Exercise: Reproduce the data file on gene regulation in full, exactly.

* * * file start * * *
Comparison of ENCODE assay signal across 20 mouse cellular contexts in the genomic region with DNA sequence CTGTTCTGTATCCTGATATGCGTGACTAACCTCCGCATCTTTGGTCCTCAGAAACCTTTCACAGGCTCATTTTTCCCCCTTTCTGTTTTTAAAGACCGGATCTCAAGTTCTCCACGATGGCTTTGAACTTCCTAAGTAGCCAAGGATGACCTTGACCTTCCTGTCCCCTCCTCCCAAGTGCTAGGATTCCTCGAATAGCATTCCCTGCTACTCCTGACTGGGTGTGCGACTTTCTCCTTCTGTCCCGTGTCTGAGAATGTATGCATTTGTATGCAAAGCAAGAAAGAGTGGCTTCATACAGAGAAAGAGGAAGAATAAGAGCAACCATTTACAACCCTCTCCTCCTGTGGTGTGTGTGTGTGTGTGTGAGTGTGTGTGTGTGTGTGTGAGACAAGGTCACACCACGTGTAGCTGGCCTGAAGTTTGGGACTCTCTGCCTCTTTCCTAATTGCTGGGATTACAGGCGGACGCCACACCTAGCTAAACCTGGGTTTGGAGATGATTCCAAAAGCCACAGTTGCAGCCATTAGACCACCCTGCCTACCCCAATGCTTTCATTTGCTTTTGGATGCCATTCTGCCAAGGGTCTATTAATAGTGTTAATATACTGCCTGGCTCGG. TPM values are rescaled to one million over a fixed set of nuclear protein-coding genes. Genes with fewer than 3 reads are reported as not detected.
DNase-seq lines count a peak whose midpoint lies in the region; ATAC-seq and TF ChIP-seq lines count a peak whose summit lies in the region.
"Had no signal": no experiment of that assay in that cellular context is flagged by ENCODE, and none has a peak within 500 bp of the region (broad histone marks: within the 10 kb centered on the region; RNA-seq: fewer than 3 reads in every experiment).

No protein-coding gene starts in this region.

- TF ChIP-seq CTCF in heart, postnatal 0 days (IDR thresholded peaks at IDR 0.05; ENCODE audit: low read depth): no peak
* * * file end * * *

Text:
Comparison of ENCODE assay signal across 20 mouse cellular contexts in the genomic region with DNA sequence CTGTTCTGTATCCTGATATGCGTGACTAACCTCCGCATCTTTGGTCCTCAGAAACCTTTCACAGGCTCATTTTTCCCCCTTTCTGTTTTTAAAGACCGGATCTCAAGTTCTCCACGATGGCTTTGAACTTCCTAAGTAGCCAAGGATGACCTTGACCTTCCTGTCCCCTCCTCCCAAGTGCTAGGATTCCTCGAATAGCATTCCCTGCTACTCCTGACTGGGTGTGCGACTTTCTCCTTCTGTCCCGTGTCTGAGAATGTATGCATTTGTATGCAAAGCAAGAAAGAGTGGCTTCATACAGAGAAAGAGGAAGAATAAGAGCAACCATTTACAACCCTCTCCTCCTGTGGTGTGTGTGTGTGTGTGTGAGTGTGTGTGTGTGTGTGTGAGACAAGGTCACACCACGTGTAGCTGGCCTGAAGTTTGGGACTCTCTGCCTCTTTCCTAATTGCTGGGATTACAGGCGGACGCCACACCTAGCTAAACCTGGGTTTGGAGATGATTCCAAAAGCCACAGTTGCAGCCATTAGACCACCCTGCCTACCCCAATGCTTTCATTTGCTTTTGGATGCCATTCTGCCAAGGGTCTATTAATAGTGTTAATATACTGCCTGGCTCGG. TPM values are rescaled to one million over a fixed set of nuclear protein-coding genes. Genes with fewer than 3 reads are reported as not detected.
DNase-seq lines count a peak whose midpoint lies in the region; ATAC-seq and TF ChIP-seq lines count a peak whose summit lies in the region.
"Had no signal": no experiment of that assay in that cellular context is flagged by ENCODE, and none has a peak within 500 bp of the region (broad histone marks: within the 10 kb centered on the region; RNA-seq: fewer than 3 reads in every experiment).

No protein-coding gene starts in this region.

- TF ChIP-seq CTCF in heart, postnatal 0 days (IDR thresholded peaks at IDR 0.05; ENCODE audit: low read depth): no peak